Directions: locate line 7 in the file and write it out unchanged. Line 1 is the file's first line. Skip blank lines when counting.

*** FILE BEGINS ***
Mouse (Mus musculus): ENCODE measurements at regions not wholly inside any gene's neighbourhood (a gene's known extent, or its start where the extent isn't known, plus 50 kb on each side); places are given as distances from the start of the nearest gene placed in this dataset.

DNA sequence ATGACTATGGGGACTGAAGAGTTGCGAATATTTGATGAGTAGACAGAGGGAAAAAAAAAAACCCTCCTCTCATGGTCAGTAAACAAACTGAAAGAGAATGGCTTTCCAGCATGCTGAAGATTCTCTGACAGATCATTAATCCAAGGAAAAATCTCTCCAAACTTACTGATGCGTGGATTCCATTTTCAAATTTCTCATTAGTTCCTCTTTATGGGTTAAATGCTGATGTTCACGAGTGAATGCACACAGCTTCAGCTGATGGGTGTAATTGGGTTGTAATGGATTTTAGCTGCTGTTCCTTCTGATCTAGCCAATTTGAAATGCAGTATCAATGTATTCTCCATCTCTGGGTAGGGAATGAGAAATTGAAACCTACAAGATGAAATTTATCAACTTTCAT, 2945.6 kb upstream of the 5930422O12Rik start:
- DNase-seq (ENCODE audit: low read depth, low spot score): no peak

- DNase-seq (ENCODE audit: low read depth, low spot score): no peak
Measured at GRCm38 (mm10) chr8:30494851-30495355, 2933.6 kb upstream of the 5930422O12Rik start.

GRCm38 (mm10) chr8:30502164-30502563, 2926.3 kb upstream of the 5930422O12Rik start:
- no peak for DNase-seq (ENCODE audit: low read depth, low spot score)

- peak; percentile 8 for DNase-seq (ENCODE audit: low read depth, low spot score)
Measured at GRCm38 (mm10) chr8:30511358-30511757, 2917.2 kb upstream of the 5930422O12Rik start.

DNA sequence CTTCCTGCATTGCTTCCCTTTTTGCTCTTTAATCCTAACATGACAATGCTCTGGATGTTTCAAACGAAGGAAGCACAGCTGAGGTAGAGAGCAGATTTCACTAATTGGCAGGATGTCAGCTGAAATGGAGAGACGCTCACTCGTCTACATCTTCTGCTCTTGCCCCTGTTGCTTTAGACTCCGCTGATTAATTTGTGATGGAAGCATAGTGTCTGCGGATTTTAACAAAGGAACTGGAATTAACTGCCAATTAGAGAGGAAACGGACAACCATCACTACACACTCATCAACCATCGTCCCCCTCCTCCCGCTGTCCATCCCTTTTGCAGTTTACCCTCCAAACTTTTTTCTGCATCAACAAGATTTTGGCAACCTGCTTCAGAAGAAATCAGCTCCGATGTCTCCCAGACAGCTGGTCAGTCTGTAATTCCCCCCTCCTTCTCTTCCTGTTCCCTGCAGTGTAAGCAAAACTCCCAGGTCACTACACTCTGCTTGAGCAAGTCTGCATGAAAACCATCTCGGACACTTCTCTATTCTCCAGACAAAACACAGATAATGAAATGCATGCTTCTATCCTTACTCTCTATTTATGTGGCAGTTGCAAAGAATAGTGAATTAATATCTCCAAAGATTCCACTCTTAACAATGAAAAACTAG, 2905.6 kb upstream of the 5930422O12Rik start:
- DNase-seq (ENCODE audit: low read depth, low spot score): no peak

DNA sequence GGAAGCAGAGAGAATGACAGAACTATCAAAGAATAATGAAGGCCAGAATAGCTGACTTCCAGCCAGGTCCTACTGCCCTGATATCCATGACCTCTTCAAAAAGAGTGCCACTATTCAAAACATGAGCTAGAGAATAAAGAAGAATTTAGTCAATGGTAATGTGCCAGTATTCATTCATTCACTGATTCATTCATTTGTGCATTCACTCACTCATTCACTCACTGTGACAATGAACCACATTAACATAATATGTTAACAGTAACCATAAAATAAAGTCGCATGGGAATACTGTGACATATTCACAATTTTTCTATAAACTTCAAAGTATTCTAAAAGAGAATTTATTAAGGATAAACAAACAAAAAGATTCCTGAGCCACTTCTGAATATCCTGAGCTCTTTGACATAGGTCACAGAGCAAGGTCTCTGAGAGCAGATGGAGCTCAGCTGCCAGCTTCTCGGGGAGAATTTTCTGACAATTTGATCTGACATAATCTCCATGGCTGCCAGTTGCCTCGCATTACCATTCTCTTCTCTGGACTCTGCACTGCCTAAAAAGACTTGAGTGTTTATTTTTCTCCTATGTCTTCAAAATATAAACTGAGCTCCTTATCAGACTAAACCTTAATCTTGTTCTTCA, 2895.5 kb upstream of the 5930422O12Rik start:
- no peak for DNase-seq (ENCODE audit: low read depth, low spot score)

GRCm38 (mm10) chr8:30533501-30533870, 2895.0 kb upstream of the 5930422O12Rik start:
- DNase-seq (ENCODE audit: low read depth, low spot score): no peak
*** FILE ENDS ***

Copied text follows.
- no peak for DNase-seq (ENCODE audit: low read depth, low spot score)